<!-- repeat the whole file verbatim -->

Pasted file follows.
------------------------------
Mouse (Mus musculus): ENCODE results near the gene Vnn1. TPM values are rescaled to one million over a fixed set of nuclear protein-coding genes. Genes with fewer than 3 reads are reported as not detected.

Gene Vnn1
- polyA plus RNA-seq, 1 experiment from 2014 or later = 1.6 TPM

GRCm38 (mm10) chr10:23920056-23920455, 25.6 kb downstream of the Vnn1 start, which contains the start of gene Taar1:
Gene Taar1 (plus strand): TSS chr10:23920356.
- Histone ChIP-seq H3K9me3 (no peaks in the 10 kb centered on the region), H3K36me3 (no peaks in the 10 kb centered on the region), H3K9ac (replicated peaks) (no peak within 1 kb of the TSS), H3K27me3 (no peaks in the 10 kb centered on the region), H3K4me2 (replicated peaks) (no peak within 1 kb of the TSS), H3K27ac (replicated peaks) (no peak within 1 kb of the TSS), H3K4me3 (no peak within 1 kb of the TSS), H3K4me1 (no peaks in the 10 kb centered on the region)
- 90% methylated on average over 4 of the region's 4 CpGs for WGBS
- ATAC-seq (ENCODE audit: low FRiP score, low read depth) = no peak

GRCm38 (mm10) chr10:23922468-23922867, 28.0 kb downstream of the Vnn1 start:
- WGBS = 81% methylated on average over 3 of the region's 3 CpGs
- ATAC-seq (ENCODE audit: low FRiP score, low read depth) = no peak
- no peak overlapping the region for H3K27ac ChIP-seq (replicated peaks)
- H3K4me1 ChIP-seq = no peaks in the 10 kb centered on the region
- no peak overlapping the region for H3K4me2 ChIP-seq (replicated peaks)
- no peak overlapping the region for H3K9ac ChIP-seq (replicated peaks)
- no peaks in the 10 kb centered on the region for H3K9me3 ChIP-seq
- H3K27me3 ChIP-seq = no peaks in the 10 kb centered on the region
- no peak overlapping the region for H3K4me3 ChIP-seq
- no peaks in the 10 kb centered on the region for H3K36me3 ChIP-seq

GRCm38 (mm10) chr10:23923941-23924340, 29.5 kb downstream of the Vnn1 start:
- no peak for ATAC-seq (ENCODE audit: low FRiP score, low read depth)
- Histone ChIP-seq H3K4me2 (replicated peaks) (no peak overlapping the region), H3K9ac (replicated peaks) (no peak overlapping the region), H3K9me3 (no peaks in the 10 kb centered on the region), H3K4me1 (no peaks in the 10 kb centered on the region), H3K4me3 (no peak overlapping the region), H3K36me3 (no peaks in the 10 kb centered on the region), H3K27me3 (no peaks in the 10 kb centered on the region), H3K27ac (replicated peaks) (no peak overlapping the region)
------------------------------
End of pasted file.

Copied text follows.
Mouse (Mus musculus): ENCODE results near the gene Vnn1. TPM values are rescaled to one million over a fixed set of nuclear protein-coding genes. Genes with fewer than 3 reads are reported as not detected.

Gene Vnn1
- polyA plus RNA-seq, 1 experiment from 2014 or later = 1.6 TPM

GRCm38 (mm10) chr10:23920056-23920455, 25.6 kb downstream of the Vnn1 start, which contains the start of gene Taar1:
Gene Taar1 (plus strand): TSS chr10:23920356.
- Histone ChIP-seq H3K9me3 (no peaks in the 10 kb centered on the region), H3K36me3 (no peaks in the 10 kb centered on the region), H3K9ac (replicated peaks) (no peak within 1 kb of the TSS), H3K27me3 (no peaks in the 10 kb centered on the region), H3K4me2 (replicated peaks) (no peak within 1 kb of the TSS), H3K27ac (replicated peaks) (no peak within 1 kb of the TSS), H3K4me3 (no peak within 1 kb of the TSS), H3K4me1 (no peaks in the 10 kb centered on the region)
- 90% methylated on average over 4 of the region's 4 CpGs for WGBS
- ATAC-seq (ENCODE audit: low FRiP score, low read depth) = no peak

GRCm38 (mm10) chr10:23922468-23922867, 28.0 kb downstream of the Vnn1 start:
- WGBS = 81% methylated on average over 3 of the region's 3 CpGs
- ATAC-seq (ENCODE audit: low FRiP score, low read depth) = no peak
- no peak overlapping the region for H3K27ac ChIP-seq (replicated peaks)
- H3K4me1 ChIP-seq = no peaks in the 10 kb centered on the region
- no peak overlapping the region for H3K4me2 ChIP-seq (replicated peaks)
- no peak overlapping the region for H3K9ac ChIP-seq (replicated peaks)
- no peaks in the 10 kb centered on the region for H3K9me3 ChIP-seq
- H3K27me3 ChIP-seq = no peaks in the 10 kb centered on the region
- no peak overlapping the region for H3K4me3 ChIP-seq
- no peaks in the 10 kb centered on the region for H3K36me3 ChIP-seq

GRCm38 (mm10) chr10:23923941-23924340, 29.5 kb downstream of the Vnn1 start:
- no peak for ATAC-seq (ENCODE audit: low FRiP score, low read depth)
- Histone ChIP-seq H3K4me2 (replicated peaks) (no peak overlapping the region), H3K9ac (replicated peaks) (no peak overlapping the region), H3K9me3 (no peaks in the 10 kb centered on the region), H3K4me1 (no peaks in the 10 kb centered on the region), H3K4me3 (no peak overlapping the region), H3K36me3 (no peaks in the 10 kb centered on the region), H3K27me3 (no peaks in the 10 kb centered on the region), H3K27ac (replicated peaks) (no peak overlapping the region)